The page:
There’s an old expression that was probably born in the early days of America, that goes “If you want a Free Press, then you need to own one.” Today, freedom of the press is mostly consigned to us bloggers, as all the other media is constrained by their own politics and the political powers that currently reside and you don’t see much honest reporting with any of them. The things that the American public has the greatest need to know are often the same things that no one will mention except bloggers.
It is the Internet that’s given us back some measure of Freedom of the Press, and it’s the Internet that has allowed people everywhere to openly share any content of their computers that they choose. The result of this has been the sharing of copyrighted material, governmental secrets, images abusive of children and others, terrorist manuals and other things rightfully illegal along with everyday material.
However, the Internet can’t be blamed, and it has been. Before the Internet, all those illegal things were being traded by other means. The Internet only provided a new and easier way. Yet our and other governments are using this trade as an excuse to take control of the Internet, or attempt to, once again attacking our access to a Free Press.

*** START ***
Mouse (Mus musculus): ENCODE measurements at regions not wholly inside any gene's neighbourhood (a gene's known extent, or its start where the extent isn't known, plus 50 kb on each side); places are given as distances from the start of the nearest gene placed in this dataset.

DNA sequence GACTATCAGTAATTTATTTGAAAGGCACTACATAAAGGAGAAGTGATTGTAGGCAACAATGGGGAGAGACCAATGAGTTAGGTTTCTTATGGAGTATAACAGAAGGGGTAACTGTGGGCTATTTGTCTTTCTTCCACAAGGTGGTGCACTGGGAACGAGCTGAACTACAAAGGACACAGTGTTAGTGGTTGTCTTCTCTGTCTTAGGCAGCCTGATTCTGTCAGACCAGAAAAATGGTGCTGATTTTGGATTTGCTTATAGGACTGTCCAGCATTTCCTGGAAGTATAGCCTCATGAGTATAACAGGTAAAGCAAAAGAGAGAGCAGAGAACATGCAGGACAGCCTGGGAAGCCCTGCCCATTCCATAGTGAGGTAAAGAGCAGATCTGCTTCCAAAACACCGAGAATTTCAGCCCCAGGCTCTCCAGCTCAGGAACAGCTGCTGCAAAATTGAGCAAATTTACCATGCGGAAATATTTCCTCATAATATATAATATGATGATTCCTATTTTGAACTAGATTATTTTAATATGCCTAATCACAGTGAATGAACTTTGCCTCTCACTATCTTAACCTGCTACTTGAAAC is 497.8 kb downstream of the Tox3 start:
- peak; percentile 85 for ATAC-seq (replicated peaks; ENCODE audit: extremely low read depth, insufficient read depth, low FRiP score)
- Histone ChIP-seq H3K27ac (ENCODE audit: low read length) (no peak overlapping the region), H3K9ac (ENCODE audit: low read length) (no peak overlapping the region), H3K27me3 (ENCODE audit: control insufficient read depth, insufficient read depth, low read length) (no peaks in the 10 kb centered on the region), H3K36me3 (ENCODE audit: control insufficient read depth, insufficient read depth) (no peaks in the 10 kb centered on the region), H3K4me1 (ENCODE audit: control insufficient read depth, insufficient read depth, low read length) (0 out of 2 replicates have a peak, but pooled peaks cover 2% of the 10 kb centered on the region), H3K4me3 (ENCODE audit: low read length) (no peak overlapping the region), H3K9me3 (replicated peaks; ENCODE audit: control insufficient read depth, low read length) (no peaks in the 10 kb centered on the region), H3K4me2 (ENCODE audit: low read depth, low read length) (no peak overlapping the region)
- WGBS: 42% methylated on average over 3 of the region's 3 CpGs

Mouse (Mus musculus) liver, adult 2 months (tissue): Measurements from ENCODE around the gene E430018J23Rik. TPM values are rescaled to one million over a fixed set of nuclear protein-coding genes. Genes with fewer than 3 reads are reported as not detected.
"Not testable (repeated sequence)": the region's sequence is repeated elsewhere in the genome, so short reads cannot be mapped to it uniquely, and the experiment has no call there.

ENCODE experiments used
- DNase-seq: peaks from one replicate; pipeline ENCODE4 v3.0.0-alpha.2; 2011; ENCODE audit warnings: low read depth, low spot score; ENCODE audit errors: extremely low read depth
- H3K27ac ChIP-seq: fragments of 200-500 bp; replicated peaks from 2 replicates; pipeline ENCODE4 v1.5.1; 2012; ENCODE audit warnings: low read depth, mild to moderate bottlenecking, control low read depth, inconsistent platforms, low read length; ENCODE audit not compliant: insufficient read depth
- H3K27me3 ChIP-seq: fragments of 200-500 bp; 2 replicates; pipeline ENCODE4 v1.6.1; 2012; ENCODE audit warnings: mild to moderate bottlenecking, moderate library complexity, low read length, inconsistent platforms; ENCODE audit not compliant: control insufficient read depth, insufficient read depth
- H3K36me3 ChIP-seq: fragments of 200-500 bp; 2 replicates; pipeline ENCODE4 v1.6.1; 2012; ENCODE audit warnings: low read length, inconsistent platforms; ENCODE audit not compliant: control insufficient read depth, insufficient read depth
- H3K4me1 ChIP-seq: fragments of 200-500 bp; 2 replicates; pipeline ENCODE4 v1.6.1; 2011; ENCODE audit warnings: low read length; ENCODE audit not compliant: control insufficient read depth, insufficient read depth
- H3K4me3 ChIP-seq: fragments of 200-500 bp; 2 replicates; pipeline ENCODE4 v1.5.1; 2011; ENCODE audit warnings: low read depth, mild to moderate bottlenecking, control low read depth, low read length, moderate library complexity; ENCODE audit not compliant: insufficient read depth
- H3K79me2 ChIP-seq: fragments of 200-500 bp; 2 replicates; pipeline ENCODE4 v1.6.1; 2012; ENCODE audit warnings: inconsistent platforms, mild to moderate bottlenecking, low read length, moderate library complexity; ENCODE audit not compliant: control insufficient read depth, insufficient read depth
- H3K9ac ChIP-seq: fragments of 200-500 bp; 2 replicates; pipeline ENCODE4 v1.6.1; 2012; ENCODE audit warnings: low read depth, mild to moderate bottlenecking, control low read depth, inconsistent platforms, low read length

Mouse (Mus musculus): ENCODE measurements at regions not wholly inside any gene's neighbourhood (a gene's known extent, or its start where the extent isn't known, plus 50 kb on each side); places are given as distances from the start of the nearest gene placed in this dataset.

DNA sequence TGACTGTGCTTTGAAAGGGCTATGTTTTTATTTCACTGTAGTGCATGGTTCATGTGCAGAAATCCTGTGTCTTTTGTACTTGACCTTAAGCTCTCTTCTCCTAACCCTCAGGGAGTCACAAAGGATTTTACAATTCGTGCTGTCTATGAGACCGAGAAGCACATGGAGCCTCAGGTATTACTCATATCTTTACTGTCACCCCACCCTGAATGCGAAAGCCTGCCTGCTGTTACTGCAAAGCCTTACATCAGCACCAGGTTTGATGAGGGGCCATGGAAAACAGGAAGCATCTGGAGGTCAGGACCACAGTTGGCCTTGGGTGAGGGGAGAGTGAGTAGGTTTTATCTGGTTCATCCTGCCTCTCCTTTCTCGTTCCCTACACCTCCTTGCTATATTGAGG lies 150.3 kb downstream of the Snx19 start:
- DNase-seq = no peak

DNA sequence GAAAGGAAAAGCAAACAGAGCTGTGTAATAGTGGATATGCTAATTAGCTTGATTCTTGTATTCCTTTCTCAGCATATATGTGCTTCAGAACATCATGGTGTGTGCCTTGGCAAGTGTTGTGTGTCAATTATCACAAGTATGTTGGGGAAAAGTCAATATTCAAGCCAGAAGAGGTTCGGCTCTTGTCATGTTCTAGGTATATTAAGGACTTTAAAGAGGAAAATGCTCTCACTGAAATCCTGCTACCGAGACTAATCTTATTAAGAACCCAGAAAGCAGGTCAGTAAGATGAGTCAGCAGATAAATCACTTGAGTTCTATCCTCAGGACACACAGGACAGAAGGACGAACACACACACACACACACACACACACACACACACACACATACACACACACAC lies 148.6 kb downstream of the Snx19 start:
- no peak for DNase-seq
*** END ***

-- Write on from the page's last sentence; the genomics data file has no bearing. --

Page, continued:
So I’m damn near exhilarated to inform you that a new file-sharing program has come into being that cannot be stopped, shut down by the government, seized by the government, or sued into oblivion. It’s called Tribler and you can read about it here.
“… it is based on pure peer-to-peer communication. “The only way to take it down is to take the Internet down,” the lead researcher says.”
Since most governments are so very heavily dependent on the Internet for their day-to-day operations, the chance of the Internet being taken down is zero.
Those who use the Internet for illegal purposes deserve appropriate punishment. When it comes to sharing music files, however, I do take a different view from those who made the music. It never used to be that musicians became millionaires from a single record or two, but now we have 17-year-olds making more money for singing a half dozen songs than a qualified, college graduate engineer makes in a lifetime, and that’s so out of balance with reality that it boggles. So if their income is reduced by file sharing, then I guess they’ll just have to be happy with all the $50,000, 2-hour concert appearances. After all, their fame is primarily the result of the Internet. If we gave them their fame, what do WE get paid for making them rich? A few free songs isn’t too high a price at all.
Tribler can be downloaded directly from the source, right here.